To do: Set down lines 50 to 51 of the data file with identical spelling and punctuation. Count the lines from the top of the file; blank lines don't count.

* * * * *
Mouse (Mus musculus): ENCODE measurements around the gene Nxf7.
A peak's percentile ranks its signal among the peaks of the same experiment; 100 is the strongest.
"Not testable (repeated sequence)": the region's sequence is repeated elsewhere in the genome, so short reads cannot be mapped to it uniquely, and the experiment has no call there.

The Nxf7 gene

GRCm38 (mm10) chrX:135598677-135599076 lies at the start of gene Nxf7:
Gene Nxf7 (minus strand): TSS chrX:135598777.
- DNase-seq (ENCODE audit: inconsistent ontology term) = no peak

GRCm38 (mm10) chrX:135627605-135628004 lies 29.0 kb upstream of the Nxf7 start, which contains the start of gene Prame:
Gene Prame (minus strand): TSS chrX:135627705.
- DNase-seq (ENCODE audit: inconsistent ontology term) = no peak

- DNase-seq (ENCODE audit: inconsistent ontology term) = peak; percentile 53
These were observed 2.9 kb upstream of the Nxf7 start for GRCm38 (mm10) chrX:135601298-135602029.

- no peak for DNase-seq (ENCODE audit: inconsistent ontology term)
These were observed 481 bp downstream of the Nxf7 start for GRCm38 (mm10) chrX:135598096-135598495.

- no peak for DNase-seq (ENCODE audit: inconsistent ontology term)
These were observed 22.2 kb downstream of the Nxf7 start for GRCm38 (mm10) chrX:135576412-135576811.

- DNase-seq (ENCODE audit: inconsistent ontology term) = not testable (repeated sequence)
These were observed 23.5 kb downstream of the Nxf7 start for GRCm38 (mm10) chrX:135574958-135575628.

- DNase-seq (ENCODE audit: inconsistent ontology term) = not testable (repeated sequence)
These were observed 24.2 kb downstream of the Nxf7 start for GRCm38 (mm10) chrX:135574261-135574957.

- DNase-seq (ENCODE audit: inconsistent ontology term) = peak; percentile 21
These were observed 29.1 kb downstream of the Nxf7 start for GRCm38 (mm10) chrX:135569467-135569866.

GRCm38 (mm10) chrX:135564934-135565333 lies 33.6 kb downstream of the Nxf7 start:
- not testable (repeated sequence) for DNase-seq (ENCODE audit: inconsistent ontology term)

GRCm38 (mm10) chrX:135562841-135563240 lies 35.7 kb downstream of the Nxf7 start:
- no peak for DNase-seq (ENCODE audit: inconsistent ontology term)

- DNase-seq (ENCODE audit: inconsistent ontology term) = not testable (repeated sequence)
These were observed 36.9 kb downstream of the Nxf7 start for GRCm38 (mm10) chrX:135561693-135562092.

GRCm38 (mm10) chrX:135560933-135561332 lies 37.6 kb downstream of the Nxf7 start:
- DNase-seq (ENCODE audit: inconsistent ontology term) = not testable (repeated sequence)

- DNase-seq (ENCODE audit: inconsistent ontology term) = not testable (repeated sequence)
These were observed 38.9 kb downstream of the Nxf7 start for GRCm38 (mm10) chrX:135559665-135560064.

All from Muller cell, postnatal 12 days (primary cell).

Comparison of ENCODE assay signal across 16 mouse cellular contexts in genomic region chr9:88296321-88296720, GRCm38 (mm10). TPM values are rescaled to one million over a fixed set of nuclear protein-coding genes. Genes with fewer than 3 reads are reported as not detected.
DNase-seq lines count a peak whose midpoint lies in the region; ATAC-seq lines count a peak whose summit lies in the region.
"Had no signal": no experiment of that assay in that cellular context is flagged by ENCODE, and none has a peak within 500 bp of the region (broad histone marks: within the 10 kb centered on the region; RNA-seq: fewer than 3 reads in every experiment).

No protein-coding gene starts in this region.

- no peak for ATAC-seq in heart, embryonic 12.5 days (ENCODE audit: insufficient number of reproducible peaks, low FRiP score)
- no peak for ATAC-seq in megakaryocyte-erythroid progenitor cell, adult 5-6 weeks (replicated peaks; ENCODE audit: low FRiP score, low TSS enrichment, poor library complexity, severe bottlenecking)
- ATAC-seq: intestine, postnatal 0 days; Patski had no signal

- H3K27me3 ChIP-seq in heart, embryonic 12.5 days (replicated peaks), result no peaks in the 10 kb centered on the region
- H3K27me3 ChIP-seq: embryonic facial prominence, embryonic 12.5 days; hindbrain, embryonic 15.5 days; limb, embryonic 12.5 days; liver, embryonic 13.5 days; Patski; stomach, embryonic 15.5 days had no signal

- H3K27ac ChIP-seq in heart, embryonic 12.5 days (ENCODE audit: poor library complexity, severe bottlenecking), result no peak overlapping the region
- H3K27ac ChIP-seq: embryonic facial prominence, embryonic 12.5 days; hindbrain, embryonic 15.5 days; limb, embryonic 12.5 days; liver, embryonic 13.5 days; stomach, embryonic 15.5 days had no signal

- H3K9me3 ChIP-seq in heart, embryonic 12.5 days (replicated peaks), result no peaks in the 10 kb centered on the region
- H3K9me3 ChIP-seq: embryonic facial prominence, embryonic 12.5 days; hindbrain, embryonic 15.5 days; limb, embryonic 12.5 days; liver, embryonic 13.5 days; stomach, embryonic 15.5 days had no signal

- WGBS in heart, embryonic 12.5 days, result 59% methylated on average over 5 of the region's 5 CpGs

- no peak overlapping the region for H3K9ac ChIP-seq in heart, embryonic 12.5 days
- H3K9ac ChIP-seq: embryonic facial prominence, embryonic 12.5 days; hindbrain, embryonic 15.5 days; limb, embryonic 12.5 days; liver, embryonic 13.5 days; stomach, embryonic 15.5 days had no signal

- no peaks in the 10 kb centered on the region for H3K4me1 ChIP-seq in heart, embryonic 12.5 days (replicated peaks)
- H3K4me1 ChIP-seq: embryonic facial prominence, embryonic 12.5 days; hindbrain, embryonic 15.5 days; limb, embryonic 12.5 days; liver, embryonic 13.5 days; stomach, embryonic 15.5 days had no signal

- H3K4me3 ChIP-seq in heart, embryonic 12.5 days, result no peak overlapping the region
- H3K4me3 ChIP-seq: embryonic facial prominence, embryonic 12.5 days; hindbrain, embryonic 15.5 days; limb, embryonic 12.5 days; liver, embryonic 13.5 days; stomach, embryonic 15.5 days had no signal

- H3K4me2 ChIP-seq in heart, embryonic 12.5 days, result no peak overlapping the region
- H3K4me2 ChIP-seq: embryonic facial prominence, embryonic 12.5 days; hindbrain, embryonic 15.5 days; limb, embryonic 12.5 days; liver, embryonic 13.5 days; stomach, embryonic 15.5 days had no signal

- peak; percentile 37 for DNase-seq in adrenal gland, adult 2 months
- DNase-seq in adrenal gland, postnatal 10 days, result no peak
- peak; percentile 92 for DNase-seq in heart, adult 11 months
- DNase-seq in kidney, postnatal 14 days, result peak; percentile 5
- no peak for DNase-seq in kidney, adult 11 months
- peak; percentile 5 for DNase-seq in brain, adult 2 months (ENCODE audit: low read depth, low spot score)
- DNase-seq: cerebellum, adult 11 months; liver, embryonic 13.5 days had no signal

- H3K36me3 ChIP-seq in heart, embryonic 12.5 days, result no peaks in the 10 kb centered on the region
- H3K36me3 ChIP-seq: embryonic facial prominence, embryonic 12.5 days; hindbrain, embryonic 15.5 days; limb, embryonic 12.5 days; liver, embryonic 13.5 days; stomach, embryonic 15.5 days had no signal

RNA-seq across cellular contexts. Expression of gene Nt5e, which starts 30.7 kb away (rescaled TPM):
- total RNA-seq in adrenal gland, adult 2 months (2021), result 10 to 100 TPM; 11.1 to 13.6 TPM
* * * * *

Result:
- no peaks in the 10 kb centered on the region for H3K4me1 ChIP-seq in heart, embryonic 12.5 days (replicated peaks)
- H3K4me1 ChIP-seq: embryonic facial prominence, embryonic 12.5 days; hindbrain, embryonic 15.5 days; limb, embryonic 12.5 days; liver, embryonic 13.5 days; stomach, embryonic 15.5 days had no signal